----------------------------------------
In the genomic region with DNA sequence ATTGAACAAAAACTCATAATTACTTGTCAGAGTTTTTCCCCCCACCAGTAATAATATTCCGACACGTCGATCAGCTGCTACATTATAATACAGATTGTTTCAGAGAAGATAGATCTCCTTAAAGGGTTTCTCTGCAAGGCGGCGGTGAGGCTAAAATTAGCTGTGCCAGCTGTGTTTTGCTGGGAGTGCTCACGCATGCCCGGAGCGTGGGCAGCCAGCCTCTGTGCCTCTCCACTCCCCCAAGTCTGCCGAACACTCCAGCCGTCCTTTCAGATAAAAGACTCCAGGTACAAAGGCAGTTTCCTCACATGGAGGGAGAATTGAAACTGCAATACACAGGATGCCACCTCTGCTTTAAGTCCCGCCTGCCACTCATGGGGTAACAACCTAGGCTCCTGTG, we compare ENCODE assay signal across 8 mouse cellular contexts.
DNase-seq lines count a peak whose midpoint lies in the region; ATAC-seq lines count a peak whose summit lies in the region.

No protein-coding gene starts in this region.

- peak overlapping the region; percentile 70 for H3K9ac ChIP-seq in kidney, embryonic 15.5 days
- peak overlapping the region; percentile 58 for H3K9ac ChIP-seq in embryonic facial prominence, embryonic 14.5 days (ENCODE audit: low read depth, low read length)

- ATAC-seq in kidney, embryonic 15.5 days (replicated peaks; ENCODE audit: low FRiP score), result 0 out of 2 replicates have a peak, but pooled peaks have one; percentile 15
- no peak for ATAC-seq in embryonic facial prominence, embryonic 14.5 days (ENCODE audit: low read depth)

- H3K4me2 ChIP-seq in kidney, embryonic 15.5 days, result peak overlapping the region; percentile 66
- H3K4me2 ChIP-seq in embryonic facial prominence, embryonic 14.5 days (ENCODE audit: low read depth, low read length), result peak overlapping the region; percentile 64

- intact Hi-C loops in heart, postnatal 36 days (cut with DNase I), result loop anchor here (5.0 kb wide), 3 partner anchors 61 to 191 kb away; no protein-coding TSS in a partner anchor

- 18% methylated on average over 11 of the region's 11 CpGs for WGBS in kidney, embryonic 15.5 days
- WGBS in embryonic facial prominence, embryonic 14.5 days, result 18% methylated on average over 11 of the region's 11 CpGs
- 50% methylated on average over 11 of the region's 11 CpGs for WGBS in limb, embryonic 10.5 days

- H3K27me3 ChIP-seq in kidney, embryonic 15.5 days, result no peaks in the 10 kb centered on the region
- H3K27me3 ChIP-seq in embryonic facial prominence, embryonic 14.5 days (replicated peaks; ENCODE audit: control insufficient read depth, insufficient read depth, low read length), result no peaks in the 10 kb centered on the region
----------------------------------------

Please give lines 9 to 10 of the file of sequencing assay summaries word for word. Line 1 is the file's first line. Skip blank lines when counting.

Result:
- H3K4me2 ChIP-seq in embryonic facial prominence, embryonic 14.5 days (ENCODE audit: low read depth, low read length), result peak overlapping the region; percentile 64

- intact Hi-C loops in heart, postnatal 36 days (cut with DNase I), result loop anchor here (5.0 kb wide), 3 partner anchors 61 to 191 kb away; no protein-coding TSS in a partner anchor